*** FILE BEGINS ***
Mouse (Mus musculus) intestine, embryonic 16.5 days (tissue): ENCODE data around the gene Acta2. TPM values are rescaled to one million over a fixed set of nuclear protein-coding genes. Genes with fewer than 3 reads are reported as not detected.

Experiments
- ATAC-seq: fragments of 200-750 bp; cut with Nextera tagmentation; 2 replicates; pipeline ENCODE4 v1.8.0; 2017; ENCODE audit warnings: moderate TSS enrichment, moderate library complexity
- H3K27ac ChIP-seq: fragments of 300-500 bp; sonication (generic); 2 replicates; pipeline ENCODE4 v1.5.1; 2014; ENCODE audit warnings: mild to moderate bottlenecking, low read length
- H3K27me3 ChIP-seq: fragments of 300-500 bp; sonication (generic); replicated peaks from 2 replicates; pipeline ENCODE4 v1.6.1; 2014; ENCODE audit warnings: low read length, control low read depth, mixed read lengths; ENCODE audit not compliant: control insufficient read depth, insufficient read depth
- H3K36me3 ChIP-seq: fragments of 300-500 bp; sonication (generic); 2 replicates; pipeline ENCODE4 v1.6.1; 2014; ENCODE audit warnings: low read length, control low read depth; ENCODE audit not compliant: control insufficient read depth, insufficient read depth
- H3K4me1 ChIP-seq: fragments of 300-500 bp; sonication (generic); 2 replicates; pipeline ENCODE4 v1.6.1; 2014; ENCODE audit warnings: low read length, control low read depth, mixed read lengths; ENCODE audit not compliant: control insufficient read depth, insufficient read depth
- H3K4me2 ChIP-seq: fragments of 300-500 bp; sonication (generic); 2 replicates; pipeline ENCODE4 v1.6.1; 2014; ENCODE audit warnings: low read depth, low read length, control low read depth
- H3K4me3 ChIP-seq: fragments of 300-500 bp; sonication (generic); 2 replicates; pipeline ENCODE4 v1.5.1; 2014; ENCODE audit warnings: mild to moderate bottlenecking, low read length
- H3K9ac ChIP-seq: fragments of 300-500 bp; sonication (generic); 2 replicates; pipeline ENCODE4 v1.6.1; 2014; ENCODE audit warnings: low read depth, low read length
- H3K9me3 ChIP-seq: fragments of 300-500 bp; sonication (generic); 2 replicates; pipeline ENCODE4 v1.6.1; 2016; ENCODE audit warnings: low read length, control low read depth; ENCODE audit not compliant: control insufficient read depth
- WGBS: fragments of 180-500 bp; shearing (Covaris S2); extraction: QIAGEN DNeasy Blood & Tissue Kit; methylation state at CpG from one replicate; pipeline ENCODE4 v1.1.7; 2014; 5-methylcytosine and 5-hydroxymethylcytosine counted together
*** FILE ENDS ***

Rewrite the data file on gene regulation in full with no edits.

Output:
Mouse (Mus musculus) intestine, embryonic 16.5 days (tissue): ENCODE data around the gene Acta2. TPM values are rescaled to one million over a fixed set of nuclear protein-coding genes. Genes with fewer than 3 reads are reported as not detected.

Experiments
- ATAC-seq: fragments of 200-750 bp; cut with Nextera tagmentation; 2 replicates; pipeline ENCODE4 v1.8.0; 2017; ENCODE audit warnings: moderate TSS enrichment, moderate library complexity
- H3K27ac ChIP-seq: fragments of 300-500 bp; sonication (generic); 2 replicates; pipeline ENCODE4 v1.5.1; 2014; ENCODE audit warnings: mild to moderate bottlenecking, low read length
- H3K27me3 ChIP-seq: fragments of 300-500 bp; sonication (generic); replicated peaks from 2 replicates; pipeline ENCODE4 v1.6.1; 2014; ENCODE audit warnings: low read length, control low read depth, mixed read lengths; ENCODE audit not compliant: control insufficient read depth, insufficient read depth
- H3K36me3 ChIP-seq: fragments of 300-500 bp; sonication (generic); 2 replicates; pipeline ENCODE4 v1.6.1; 2014; ENCODE audit warnings: low read length, control low read depth; ENCODE audit not compliant: control insufficient read depth, insufficient read depth
- H3K4me1 ChIP-seq: fragments of 300-500 bp; sonication (generic); 2 replicates; pipeline ENCODE4 v1.6.1; 2014; ENCODE audit warnings: low read length, control low read depth, mixed read lengths; ENCODE audit not compliant: control insufficient read depth, insufficient read depth
- H3K4me2 ChIP-seq: fragments of 300-500 bp; sonication (generic); 2 replicates; pipeline ENCODE4 v1.6.1; 2014; ENCODE audit warnings: low read depth, low read length, control low read depth
- H3K4me3 ChIP-seq: fragments of 300-500 bp; sonication (generic); 2 replicates; pipeline ENCODE4 v1.5.1; 2014; ENCODE audit warnings: mild to moderate bottlenecking, low read length
- H3K9ac ChIP-seq: fragments of 300-500 bp; sonication (generic); 2 replicates; pipeline ENCODE4 v1.6.1; 2014; ENCODE audit warnings: low read depth, low read length
- H3K9me3 ChIP-seq: fragments of 300-500 bp; sonication (generic); 2 replicates; pipeline ENCODE4 v1.6.1; 2016; ENCODE audit warnings: low read length, control low read depth; ENCODE audit not compliant: control insufficient read depth
- WGBS: fragments of 180-500 bp; shearing (Covaris S2); extraction: QIAGEN DNeasy Blood & Tissue Kit; methylation state at CpG from one replicate; pipeline ENCODE4 v1.1.7; 2014; 5-methylcytosine and 5-hydroxymethylcytosine counted together